from Politics, Power, and Preventive Action and Center for Preventive Action

Being Honest About U.S. Military Strategy in Afghanistan

February 09, 2017

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Afghanistan

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Defense and Security

Today, the commander of U.S. forces in Afghanistan, General John “Mic” Nicholson, testified before the Senate Armed Services Committee (SASC). Though it remains the longest war in American history, the ongoing military campaign in Afghanistan received little attention during the presidential race and even less since President Trump entered office. You may recall that in December 2009, President Obama authorized the deployment of 30,000 U.S. troops to Afghanistan, bringing the total to 97,000. The vast majority of those troops have returned home; there are 8,400 troops in country now (plus 26,000 military contractors, 9,474 of whom are U.S. citizens).

Since Obama’s Afghan surge, the security situation has deteriorated markedly. Nearly 1,700 U.S. troops were killed while serving there, the annual number of civilians casualties (the majority of whom were killed or injured by the Taliban) increased from 7,162 (in 2010) to 11,418 (in 2016), the number of jihadist groups grew (including the creation of a satellite Islamic State outpost)—all while the Taliban expanded its control and influence over more territory than at any other point since 9/11. That last metric is especially revealing, given Obama’s vow that the additional forces would “reverse the Taliban’s momentum.” This has not happened.

During today’s hearing, SASC Chairman John McCain asked Nicholson outright, “In your assessment, are we winning or losing?” Nicholson replied, “We’re in a stalemate.” Nicholson added that his command’s objective was to “destroy al-Qaeda” in Afghanistan, and that the Afghan National Security Forces (ANSF) were doing most of the direct fighting to accomplish this. However, he noted that he was a “few thousand” troops short of what was needed to adequately train and advise the ANSF. Though Nicholson did not say so explicitly, the implication was that just a few more troops could turn the tide. But it is hard to imagine how these additional forces would improve the security situation in any lasting way.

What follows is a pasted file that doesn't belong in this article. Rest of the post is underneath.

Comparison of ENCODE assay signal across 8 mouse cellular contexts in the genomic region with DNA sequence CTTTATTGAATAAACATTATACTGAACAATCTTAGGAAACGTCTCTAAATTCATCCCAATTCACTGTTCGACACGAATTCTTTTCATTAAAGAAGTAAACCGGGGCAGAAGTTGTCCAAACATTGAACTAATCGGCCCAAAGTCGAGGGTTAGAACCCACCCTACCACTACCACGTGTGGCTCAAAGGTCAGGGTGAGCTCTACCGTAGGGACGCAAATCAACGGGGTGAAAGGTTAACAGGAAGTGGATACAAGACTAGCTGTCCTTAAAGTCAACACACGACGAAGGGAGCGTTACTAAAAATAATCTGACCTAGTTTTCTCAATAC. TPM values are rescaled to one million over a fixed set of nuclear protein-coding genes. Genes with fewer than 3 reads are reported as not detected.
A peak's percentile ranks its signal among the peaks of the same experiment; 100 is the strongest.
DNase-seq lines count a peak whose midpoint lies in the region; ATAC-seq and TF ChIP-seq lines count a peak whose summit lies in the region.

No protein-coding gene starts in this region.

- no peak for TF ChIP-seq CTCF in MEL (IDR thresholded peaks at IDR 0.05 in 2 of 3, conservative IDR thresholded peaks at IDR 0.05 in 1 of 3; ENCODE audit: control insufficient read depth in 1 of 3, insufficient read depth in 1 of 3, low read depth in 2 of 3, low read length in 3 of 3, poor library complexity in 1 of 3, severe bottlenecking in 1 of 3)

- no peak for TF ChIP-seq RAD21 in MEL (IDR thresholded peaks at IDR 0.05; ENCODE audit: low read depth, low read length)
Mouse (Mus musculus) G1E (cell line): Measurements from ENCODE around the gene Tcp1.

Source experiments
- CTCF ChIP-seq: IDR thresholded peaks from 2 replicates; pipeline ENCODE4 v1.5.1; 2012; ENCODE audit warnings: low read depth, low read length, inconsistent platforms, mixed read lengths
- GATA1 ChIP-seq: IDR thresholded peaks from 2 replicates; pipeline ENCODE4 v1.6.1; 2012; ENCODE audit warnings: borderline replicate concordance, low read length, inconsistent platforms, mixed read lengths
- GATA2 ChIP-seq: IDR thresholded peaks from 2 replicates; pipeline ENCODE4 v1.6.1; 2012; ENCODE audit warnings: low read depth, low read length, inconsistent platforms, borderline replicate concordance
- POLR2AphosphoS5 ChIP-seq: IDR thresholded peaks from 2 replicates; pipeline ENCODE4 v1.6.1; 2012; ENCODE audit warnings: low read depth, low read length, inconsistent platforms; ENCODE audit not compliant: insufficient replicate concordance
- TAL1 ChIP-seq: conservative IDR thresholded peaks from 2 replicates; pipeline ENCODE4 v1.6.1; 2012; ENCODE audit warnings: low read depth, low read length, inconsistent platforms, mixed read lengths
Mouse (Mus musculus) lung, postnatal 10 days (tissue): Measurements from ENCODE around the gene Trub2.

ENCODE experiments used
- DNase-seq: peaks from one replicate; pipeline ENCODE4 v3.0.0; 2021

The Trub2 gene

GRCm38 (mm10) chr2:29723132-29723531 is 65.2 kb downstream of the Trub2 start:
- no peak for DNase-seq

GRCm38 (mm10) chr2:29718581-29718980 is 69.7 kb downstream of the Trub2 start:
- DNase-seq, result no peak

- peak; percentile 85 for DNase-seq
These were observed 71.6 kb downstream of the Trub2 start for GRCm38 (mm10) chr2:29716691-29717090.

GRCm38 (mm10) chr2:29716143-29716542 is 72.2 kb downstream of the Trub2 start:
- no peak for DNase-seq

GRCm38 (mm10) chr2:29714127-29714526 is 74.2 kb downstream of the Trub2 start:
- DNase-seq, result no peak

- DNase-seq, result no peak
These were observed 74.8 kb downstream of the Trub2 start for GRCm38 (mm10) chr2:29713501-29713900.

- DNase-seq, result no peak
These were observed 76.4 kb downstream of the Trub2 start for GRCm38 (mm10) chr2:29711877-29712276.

The most telling moment in the SASC hearing came when Nicholson remarked that plans were being developed to “find success” in Afghanistan within the next four years. That would mark a full twenty years of direct U.S. military involvement in Afghanistan. Since the first Central Intelligence Agency paramilitary teams entered Afghanistan in November 2001, 2,350 servicemembers have given their lives and almost $900 billion in taxpayers’ money has been spent. Meanwhile, the country is less politically stable and less secure from all forms of insurgent and criminal predation. No one can say how or when this largely forgotten war will end, but “finding success” certainly should begin with some realism, honesty, and a corresponding adjustment in U.S. expectations and objectives.

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